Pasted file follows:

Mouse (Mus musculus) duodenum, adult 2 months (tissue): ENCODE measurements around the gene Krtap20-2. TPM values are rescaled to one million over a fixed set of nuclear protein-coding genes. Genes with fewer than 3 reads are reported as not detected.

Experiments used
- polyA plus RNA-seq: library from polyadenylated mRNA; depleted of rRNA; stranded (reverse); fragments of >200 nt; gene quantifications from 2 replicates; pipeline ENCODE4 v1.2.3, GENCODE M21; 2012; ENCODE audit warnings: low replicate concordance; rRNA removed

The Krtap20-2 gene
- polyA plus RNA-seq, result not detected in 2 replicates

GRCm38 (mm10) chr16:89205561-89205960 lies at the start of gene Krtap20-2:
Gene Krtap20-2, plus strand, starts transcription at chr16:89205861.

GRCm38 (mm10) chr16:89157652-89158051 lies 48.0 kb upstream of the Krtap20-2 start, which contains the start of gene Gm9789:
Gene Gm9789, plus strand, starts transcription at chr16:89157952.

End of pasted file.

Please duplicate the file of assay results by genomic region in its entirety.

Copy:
Mouse (Mus musculus) duodenum, adult 2 months (tissue): ENCODE measurements around the gene Krtap20-2. TPM values are rescaled to one million over a fixed set of nuclear protein-coding genes. Genes with fewer than 3 reads are reported as not detected.

Experiments used
- polyA plus RNA-seq: library from polyadenylated mRNA; depleted of rRNA; stranded (reverse); fragments of >200 nt; gene quantifications from 2 replicates; pipeline ENCODE4 v1.2.3, GENCODE M21; 2012; ENCODE audit warnings: low replicate concordance; rRNA removed

The Krtap20-2 gene
- polyA plus RNA-seq, result not detected in 2 replicates

GRCm38 (mm10) chr16:89205561-89205960 lies at the start of gene Krtap20-2:
Gene Krtap20-2, plus strand, starts transcription at chr16:89205861.

GRCm38 (mm10) chr16:89157652-89158051 lies 48.0 kb upstream of the Krtap20-2 start, which contains the start of gene Gm9789:
Gene Gm9789, plus strand, starts transcription at chr16:89157952.